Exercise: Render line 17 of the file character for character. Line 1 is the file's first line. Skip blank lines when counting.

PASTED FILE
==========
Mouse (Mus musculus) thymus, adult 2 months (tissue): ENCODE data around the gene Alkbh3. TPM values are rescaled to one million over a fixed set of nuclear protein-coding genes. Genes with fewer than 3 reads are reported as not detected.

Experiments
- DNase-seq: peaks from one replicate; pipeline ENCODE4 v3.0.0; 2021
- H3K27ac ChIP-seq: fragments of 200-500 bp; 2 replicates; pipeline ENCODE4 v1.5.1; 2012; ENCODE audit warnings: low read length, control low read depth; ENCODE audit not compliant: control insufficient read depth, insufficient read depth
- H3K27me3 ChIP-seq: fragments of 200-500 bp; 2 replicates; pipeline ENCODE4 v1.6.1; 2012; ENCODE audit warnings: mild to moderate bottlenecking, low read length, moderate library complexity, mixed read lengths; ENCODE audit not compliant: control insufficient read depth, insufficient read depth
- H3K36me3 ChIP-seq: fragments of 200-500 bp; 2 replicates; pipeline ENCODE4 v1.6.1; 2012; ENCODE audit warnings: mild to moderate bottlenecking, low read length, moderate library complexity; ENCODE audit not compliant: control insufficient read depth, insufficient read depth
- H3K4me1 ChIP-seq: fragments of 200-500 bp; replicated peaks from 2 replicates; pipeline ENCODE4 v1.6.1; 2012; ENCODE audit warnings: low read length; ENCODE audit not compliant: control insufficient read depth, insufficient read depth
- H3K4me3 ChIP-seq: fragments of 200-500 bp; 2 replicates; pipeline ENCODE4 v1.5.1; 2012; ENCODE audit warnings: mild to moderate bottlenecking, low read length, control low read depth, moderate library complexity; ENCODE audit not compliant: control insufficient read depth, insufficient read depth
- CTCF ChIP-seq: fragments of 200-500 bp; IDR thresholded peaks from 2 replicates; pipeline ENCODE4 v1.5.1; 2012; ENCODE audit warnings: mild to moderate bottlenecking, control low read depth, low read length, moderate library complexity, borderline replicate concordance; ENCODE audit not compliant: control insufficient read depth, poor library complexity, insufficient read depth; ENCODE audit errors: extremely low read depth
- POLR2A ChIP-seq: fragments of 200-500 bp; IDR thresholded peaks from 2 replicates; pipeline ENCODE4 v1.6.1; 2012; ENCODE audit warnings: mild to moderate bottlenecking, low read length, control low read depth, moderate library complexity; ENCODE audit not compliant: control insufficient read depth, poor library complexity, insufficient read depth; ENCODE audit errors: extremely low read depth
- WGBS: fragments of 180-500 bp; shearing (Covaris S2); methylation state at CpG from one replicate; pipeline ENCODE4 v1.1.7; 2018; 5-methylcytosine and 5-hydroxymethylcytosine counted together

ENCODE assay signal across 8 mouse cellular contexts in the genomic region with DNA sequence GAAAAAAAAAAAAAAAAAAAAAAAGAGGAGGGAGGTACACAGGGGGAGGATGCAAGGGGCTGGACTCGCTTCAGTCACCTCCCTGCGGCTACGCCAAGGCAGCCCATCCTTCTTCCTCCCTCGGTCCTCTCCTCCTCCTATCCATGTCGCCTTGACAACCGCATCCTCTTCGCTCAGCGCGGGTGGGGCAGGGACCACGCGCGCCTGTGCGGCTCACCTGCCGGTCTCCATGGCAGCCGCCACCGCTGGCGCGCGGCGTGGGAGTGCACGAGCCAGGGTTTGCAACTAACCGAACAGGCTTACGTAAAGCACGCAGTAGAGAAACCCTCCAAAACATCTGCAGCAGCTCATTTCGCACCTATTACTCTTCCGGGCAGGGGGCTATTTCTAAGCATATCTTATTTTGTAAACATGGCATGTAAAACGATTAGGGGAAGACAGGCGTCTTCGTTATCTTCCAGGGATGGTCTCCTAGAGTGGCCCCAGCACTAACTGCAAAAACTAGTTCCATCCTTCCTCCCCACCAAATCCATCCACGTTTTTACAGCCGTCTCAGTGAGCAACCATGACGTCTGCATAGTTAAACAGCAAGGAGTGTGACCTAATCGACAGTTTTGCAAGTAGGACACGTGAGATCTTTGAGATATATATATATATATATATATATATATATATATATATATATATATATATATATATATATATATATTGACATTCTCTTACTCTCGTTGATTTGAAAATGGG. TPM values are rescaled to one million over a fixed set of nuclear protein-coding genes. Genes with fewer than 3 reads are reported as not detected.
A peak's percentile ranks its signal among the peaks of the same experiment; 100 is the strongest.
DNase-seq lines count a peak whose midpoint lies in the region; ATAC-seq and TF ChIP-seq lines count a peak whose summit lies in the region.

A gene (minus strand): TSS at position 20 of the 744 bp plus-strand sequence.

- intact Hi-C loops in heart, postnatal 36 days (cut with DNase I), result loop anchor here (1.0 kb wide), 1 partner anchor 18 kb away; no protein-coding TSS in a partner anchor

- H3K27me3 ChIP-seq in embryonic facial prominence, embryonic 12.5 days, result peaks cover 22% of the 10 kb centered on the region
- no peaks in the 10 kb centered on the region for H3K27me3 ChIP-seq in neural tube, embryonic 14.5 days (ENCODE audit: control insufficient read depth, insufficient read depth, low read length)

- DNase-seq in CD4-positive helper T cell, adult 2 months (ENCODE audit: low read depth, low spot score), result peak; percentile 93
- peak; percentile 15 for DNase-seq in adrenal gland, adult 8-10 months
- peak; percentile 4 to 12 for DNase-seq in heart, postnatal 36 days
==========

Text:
- H3K27me3 ChIP-seq in embryonic facial prominence, embryonic 12.5 days, result peaks cover 22% of the 10 kb centered on the region